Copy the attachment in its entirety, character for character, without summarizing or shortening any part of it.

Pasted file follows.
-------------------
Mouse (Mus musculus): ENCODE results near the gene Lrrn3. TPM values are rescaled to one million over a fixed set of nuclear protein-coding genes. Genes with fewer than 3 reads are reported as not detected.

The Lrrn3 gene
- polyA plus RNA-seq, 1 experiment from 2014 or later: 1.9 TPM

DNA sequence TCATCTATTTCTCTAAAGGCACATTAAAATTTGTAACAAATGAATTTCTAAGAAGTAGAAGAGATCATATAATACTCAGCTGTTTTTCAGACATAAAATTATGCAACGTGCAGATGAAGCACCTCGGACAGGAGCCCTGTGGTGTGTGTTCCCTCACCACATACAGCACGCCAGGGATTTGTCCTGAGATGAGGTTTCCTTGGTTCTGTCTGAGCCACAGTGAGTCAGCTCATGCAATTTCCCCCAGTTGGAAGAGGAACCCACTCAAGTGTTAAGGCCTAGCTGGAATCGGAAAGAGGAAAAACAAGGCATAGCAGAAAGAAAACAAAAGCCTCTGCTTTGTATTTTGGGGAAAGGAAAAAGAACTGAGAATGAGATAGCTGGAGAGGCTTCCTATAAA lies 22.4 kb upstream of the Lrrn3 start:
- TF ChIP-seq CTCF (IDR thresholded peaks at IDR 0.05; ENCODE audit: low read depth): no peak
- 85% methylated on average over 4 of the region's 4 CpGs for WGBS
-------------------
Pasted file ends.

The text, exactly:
Mouse (Mus musculus): ENCODE results near the gene Lrrn3. TPM values are rescaled to one million over a fixed set of nuclear protein-coding genes. Genes with fewer than 3 reads are reported as not detected.

The Lrrn3 gene
- polyA plus RNA-seq, 1 experiment from 2014 or later: 1.9 TPM

DNA sequence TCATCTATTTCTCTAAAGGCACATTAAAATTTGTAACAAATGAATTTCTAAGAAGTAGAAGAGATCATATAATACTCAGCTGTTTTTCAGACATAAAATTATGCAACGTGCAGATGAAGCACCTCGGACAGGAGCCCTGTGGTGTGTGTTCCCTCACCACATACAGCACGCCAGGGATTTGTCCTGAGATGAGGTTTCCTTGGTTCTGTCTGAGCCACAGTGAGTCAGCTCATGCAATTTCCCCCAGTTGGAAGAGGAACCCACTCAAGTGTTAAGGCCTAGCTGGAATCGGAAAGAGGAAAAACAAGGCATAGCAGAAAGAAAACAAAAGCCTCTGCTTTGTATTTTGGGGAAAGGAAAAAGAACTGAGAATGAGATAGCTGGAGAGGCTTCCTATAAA lies 22.4 kb upstream of the Lrrn3 start:
- TF ChIP-seq CTCF (IDR thresholded peaks at IDR 0.05; ENCODE audit: low read depth): no peak
- 85% methylated on average over 4 of the region's 4 CpGs for WGBS